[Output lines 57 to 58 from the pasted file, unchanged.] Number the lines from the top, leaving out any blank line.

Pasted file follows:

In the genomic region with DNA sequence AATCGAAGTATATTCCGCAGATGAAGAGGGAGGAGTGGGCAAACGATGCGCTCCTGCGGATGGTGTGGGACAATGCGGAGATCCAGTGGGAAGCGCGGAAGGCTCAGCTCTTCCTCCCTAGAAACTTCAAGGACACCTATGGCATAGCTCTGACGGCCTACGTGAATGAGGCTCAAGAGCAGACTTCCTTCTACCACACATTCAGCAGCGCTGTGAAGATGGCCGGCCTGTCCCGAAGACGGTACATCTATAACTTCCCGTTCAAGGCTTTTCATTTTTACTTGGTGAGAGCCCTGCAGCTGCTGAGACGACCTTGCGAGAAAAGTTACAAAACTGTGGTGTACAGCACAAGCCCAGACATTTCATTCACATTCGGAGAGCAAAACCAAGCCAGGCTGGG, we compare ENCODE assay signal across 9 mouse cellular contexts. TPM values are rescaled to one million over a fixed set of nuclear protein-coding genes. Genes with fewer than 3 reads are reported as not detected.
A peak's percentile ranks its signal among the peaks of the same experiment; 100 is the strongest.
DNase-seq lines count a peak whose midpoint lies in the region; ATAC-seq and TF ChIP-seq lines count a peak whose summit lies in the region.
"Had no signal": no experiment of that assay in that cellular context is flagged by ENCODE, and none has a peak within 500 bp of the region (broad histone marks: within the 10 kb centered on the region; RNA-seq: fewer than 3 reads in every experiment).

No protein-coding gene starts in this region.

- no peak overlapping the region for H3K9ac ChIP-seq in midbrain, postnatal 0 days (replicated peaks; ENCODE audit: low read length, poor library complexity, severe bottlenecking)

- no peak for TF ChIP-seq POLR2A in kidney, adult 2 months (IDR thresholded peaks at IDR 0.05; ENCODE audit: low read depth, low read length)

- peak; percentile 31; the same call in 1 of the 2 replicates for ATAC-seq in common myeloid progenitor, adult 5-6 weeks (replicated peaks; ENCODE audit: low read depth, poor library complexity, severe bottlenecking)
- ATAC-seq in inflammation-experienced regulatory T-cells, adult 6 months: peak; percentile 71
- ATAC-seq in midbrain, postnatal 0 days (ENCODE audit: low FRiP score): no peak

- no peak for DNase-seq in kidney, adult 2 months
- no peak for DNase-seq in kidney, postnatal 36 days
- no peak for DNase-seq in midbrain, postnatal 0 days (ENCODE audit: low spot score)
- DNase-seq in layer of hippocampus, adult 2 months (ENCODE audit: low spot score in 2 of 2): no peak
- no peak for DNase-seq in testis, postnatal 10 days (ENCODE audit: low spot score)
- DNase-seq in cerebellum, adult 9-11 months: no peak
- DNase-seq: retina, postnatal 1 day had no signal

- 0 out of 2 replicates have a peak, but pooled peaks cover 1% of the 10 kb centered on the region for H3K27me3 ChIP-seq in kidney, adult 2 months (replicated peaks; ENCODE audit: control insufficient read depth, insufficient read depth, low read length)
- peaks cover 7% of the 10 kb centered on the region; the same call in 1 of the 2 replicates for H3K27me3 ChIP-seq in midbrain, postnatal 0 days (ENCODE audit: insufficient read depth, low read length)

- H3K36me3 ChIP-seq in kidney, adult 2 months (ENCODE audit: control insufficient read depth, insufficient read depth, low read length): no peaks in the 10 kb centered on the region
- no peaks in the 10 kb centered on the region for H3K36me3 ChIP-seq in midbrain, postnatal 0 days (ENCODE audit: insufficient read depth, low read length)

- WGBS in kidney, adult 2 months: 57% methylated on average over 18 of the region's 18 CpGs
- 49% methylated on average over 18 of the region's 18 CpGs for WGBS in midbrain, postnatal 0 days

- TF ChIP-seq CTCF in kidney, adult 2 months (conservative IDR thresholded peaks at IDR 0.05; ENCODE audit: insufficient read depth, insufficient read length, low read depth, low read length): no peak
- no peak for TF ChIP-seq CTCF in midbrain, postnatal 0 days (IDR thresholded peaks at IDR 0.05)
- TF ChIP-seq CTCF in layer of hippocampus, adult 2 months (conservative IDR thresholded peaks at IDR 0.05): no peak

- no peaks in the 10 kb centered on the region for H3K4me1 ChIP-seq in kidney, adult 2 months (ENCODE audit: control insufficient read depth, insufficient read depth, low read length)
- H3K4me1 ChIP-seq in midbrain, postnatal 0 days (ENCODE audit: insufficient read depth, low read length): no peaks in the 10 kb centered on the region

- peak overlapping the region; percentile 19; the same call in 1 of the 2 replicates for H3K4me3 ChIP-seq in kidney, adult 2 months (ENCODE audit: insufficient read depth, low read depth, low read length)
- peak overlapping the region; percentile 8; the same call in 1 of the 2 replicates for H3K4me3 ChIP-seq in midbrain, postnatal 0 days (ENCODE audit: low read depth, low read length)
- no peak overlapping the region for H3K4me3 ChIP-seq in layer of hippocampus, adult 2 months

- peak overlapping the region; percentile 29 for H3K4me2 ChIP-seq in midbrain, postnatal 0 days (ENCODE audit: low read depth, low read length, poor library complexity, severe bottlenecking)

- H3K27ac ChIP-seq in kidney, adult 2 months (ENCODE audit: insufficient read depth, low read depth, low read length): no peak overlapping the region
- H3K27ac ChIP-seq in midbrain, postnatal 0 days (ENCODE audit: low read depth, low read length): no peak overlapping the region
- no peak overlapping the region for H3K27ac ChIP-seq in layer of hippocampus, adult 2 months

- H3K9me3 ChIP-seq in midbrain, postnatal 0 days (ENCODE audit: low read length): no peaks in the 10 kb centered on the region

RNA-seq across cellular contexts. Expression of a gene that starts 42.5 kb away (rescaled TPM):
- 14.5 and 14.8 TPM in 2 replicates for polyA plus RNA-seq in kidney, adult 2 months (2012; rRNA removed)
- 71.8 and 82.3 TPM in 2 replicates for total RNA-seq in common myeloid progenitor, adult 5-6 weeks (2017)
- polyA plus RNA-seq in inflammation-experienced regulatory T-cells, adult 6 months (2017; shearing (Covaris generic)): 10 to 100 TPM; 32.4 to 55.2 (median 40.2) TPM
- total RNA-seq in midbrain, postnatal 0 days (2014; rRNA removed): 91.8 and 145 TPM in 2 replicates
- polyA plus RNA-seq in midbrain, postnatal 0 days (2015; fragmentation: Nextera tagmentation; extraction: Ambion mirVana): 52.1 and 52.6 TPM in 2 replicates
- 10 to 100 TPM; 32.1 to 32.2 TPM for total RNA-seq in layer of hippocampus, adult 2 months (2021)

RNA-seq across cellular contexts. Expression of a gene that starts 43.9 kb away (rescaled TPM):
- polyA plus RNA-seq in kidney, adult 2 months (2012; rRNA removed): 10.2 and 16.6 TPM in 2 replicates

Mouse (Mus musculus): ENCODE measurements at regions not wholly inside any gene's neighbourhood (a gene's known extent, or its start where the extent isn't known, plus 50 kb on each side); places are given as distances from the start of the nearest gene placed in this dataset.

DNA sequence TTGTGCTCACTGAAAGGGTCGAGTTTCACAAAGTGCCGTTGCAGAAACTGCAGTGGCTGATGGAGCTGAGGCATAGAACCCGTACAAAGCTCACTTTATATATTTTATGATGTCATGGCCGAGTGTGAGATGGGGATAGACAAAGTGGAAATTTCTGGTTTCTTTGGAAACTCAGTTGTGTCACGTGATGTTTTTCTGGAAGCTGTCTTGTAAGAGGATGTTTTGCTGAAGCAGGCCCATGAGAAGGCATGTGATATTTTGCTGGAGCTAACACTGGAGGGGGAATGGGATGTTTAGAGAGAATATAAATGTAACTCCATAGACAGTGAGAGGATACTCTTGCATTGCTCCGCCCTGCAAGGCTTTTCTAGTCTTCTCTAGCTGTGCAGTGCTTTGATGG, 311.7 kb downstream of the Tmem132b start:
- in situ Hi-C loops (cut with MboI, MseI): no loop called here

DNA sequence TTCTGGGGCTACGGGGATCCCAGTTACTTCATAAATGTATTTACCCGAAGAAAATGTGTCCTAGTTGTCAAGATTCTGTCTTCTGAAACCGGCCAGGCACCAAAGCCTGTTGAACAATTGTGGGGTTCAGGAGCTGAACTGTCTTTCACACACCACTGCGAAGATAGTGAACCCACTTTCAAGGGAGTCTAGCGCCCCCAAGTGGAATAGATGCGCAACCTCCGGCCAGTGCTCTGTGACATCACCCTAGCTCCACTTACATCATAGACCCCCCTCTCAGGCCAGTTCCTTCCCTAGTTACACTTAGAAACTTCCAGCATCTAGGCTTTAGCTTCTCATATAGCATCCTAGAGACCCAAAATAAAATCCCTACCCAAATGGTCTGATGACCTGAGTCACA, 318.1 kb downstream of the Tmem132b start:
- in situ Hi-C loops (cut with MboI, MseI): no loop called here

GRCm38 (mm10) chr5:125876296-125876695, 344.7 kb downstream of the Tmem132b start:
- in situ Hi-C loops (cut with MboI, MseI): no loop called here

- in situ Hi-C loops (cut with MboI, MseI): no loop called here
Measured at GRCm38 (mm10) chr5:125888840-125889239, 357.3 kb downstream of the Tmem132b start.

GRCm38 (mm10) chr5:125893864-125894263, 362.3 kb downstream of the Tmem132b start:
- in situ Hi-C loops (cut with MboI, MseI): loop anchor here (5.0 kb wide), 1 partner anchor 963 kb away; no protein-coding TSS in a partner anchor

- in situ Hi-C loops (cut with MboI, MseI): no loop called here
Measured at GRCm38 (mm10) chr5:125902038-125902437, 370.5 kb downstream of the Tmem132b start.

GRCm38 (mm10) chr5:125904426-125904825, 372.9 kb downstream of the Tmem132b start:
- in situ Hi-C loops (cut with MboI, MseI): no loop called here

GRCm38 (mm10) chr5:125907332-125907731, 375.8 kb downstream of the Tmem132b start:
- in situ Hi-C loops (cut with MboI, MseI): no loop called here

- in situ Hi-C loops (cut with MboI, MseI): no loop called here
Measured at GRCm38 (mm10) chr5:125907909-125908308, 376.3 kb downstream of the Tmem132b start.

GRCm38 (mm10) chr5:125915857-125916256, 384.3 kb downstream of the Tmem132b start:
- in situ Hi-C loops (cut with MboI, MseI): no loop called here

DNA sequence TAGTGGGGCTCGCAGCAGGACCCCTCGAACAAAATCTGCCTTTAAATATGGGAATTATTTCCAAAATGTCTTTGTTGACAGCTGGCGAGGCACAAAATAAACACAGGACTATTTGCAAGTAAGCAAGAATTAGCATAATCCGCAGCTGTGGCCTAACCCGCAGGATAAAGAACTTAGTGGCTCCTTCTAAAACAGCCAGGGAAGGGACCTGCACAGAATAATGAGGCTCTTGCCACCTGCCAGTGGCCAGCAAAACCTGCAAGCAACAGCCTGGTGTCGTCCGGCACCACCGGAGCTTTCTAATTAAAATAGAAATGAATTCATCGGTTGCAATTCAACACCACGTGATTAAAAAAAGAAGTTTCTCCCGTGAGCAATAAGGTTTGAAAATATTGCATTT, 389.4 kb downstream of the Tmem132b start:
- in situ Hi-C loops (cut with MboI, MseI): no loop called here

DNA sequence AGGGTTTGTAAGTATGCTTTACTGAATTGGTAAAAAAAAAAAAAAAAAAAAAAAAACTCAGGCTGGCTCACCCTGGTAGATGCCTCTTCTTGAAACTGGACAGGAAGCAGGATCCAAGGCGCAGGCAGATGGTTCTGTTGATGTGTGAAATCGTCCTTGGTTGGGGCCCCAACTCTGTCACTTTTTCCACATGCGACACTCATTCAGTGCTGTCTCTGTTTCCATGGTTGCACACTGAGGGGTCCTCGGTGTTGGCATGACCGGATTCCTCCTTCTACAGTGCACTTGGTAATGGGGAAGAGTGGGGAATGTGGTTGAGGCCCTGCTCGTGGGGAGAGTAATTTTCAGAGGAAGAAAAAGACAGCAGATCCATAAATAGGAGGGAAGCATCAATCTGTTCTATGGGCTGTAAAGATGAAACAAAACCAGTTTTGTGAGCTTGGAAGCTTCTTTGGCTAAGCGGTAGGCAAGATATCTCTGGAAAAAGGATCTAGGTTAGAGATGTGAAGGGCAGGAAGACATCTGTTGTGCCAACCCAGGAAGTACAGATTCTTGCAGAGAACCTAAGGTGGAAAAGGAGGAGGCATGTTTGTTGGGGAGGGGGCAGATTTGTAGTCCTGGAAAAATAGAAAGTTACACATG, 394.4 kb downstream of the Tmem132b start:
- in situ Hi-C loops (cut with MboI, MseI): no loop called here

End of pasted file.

- in situ Hi-C loops (cut with MboI, MseI): no loop called here
Measured at GRCm38 (mm10) chr5:125902038-125902437, 370.5 kb downstream of the Tmem132b start.